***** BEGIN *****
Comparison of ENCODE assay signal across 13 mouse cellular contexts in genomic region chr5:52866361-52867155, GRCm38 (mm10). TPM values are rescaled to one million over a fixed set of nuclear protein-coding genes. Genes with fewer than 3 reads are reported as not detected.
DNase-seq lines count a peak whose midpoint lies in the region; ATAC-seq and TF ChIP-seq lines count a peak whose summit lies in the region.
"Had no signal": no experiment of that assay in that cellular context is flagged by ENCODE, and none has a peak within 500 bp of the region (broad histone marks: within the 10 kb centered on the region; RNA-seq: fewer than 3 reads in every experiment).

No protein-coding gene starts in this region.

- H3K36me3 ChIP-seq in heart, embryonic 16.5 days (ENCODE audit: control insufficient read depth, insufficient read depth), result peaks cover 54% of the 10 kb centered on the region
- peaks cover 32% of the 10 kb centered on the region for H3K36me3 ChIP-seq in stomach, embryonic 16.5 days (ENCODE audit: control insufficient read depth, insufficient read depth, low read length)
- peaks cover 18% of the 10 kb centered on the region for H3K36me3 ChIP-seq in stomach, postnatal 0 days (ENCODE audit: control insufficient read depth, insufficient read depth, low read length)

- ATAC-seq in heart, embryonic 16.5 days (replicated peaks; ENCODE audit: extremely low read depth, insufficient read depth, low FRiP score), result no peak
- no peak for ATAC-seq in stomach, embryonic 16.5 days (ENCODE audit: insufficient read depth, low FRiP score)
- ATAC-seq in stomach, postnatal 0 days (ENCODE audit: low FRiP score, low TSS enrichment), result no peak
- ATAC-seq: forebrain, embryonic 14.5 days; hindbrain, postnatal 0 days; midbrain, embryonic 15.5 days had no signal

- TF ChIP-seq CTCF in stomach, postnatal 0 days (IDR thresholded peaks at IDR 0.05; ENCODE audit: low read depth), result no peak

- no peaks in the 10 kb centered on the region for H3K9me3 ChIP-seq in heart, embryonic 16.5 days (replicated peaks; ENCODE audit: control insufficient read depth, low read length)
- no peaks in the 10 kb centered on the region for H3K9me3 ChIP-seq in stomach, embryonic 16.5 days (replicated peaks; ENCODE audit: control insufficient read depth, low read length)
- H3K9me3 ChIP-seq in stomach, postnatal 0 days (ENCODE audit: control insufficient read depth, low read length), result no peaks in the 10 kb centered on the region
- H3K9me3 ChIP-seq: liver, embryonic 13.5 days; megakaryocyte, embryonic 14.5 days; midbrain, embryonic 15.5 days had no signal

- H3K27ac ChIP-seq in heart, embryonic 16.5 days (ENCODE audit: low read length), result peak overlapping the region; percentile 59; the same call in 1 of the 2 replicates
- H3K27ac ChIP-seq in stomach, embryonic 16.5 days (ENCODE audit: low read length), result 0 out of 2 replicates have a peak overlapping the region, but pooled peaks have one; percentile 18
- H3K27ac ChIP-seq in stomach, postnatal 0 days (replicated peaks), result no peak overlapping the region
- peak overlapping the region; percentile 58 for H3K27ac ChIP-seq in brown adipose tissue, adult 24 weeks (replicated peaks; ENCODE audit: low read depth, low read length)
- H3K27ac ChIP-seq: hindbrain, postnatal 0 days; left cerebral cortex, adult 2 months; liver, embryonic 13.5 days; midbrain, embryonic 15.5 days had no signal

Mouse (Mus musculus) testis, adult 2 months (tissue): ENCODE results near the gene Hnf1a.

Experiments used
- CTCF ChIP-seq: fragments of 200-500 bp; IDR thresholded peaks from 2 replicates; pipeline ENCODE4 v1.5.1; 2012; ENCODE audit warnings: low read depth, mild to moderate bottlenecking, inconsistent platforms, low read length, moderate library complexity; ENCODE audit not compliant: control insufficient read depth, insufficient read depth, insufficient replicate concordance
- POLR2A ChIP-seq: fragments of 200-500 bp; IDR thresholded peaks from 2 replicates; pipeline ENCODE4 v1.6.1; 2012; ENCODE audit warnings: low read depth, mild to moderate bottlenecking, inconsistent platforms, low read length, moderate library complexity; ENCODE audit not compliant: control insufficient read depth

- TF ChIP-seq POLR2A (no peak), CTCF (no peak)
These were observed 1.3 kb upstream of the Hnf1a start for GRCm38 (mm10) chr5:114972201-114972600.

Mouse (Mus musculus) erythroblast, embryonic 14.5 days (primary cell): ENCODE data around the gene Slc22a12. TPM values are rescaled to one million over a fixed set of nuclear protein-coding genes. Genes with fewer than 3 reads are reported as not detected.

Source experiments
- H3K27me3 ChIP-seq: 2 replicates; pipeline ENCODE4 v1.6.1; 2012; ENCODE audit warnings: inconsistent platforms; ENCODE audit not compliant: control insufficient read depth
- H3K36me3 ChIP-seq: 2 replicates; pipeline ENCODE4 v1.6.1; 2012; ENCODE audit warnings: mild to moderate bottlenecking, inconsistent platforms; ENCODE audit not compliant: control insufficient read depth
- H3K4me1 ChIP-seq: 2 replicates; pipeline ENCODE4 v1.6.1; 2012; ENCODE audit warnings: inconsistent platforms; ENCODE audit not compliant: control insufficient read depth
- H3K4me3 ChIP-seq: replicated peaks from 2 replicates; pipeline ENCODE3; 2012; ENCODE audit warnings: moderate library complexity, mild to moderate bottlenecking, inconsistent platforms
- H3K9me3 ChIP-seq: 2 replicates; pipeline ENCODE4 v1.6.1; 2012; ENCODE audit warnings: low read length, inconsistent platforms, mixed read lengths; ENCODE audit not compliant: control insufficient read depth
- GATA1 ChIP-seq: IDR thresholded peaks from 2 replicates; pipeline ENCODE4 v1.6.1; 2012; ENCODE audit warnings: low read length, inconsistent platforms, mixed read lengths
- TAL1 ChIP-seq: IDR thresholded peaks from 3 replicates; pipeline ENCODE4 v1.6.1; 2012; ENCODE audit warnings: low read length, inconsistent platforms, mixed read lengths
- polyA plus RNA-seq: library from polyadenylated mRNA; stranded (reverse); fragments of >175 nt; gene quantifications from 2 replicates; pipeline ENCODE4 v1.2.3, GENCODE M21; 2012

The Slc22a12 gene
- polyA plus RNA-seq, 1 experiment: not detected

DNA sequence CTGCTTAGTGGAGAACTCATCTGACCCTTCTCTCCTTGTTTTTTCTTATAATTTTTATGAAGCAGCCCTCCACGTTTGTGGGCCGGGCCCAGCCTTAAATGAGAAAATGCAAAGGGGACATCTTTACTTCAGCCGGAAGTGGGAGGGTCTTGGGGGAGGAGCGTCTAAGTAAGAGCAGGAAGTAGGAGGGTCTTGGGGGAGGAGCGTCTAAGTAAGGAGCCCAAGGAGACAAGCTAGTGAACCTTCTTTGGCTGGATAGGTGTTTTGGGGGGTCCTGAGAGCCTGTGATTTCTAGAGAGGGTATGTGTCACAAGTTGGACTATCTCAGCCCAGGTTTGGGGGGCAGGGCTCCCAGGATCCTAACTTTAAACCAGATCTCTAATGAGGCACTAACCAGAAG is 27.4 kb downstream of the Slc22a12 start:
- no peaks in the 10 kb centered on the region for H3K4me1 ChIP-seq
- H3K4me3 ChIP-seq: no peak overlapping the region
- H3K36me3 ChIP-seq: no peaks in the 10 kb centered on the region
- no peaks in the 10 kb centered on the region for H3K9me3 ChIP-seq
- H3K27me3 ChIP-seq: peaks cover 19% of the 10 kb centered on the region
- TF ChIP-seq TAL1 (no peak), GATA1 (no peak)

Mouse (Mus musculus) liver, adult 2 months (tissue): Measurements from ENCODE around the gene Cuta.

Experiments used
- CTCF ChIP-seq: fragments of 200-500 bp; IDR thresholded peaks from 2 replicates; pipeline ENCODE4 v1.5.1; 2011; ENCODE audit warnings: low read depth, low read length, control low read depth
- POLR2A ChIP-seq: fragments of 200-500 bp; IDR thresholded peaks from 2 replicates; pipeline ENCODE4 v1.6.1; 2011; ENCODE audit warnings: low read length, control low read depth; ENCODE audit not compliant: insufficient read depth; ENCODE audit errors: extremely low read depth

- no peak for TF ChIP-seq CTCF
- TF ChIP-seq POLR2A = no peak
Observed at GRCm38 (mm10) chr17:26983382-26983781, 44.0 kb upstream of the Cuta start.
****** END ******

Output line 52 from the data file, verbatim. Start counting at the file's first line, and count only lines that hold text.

- TF ChIP-seq POLR2A = no peak